Firstly, it will look at the seriousness of the offence. It will consider aggravating and mitigating factors. Refer to your handouts. You will need to know examples of aggravating and mitigating factors.

For example, if the offender has previous convictions then this is an aggravating factor.

The offender’s age or mental status might be a mitigating factor.

The court will also want information on the offender. Background and pre-sentence reports are produced for the court by the probation service or a medical doctor.

The court will then decide on the sentence appropriate to the offence and offender. Judges are given guidance on the length of custodial sentences by the Sentencing Guidelines Council.

There are 5 different sentences available for adult offenders. There are many more sentences available for youth offenders. Most of these are aimed towards re-education, rehabilitation and support for the offender and their families.

The five adult sentences are (look at you handouts for more information):

  • discharge – this can be absolute or conditional
  • financial – fine (paid to the Government) or compensation order (paid to the victim)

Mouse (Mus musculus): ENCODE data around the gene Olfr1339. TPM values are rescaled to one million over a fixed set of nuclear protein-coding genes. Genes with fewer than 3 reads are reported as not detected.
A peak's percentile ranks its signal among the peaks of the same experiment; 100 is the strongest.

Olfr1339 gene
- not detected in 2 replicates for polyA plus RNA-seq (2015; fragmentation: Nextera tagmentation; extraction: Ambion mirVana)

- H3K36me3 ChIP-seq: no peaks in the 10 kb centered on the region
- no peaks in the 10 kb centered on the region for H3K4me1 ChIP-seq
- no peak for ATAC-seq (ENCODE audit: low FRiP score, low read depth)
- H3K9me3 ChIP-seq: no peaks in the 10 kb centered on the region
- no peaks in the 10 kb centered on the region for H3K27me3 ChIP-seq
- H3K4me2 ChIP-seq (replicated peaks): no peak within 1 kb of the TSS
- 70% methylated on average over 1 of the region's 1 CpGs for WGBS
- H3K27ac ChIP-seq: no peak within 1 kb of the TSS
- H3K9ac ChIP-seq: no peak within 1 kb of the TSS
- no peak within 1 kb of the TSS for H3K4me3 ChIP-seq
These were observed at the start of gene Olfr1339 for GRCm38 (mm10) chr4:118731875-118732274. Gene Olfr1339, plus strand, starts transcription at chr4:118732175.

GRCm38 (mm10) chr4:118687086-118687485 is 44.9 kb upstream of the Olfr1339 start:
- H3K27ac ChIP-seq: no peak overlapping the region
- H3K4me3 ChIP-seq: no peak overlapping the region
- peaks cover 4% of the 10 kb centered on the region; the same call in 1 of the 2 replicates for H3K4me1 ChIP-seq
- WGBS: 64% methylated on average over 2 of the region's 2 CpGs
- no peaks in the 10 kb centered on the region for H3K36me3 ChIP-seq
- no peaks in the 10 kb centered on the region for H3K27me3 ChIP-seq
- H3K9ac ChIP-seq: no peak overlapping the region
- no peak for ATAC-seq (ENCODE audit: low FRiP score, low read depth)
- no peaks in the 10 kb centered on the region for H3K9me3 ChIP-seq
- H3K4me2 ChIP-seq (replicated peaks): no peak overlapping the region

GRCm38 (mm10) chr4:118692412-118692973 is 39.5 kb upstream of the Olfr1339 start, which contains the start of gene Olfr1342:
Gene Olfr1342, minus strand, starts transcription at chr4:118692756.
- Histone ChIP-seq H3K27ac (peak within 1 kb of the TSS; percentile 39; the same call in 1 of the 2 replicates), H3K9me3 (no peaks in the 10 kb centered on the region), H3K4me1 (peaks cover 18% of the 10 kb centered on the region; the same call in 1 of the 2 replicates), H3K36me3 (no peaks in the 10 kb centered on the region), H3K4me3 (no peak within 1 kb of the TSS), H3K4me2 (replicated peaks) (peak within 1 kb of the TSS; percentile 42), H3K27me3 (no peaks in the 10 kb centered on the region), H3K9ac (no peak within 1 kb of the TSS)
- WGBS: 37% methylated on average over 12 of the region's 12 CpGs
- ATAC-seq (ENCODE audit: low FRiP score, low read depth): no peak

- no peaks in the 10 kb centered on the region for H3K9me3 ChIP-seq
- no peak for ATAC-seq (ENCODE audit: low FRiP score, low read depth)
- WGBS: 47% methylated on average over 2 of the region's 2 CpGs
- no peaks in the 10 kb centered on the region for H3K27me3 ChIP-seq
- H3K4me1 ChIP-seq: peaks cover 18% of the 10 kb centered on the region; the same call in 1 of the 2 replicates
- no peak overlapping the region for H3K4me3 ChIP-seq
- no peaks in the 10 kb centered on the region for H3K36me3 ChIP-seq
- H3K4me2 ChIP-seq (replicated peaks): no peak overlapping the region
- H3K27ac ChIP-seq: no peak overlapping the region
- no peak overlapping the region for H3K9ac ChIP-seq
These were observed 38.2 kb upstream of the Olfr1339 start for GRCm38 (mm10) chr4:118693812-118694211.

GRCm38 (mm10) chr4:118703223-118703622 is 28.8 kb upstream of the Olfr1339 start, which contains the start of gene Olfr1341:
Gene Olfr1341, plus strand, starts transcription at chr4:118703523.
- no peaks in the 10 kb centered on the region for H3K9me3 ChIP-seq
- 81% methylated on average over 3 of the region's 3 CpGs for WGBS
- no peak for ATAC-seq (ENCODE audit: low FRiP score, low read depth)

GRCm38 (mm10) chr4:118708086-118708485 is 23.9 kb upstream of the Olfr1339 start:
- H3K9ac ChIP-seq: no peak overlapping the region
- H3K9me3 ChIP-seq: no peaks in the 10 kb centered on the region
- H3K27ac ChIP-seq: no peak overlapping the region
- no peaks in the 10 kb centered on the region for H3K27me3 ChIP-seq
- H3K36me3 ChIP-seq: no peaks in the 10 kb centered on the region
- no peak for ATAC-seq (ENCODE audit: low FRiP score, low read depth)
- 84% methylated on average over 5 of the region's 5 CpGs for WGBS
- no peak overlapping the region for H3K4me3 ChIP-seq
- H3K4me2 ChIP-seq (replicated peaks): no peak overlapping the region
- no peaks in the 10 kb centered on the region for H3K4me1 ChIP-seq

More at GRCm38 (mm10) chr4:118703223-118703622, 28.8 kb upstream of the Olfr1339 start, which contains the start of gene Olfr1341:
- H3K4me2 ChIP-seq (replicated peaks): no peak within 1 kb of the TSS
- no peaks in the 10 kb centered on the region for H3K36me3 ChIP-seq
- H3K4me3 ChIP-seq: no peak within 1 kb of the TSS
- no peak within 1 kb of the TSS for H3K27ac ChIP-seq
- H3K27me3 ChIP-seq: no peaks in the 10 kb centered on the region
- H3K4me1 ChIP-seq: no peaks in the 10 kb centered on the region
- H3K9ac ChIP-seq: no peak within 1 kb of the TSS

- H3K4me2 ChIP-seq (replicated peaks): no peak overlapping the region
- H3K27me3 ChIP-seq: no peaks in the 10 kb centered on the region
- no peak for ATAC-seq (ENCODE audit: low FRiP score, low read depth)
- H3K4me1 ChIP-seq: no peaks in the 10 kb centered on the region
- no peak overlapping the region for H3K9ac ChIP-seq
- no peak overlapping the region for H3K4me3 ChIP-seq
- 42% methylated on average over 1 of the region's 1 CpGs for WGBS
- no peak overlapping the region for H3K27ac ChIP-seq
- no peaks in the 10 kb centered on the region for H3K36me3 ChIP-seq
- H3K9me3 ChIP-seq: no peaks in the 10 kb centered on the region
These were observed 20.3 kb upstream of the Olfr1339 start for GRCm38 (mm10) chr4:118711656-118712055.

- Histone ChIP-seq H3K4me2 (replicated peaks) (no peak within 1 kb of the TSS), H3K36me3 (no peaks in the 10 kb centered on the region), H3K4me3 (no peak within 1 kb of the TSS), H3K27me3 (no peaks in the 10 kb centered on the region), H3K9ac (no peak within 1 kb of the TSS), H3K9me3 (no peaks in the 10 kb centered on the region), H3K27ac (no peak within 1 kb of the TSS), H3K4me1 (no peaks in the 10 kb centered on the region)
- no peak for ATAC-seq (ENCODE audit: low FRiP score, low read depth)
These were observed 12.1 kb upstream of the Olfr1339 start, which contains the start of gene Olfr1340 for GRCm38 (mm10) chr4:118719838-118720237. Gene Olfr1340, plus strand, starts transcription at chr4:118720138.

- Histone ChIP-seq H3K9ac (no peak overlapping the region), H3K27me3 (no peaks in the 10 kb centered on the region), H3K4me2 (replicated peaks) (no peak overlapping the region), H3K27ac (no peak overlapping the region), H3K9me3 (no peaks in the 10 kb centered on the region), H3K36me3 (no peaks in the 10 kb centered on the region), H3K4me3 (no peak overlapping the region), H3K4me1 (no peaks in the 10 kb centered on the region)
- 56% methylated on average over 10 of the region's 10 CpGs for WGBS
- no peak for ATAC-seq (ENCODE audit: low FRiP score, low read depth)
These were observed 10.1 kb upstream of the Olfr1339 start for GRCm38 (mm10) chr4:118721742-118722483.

• custodial – concurrent sentences run at the same time, whereas consecutive sentences run one after the other. Remember, an offender will not serve the whole of their sentence – they can be released automatically after a certain period of time – they will also receive reductions in sentence for an early guilty plea
  • suspended sentence – up to two years imprisonment can be suspended – it will not take effect unless the offender commits another crime within that time
  • Community Sentence – s177 of the CJA 2003 created one community order that can be tailored to fit the needs of the offender. Refer to your revision guides for the full list.

Additional Reading

Your exams are getting close! Take every opportunity to read through your revision guides, your hand outs from class and look at the books in the Resource Centre. Any questions at all come and see me. Remember the revision suggestion box in Room 98.

26 April, 2007

Criminal Liability – Sentencing

Filed under: additional reading,Concept of Liability,domestic law — legaleasy @ 10:47 pm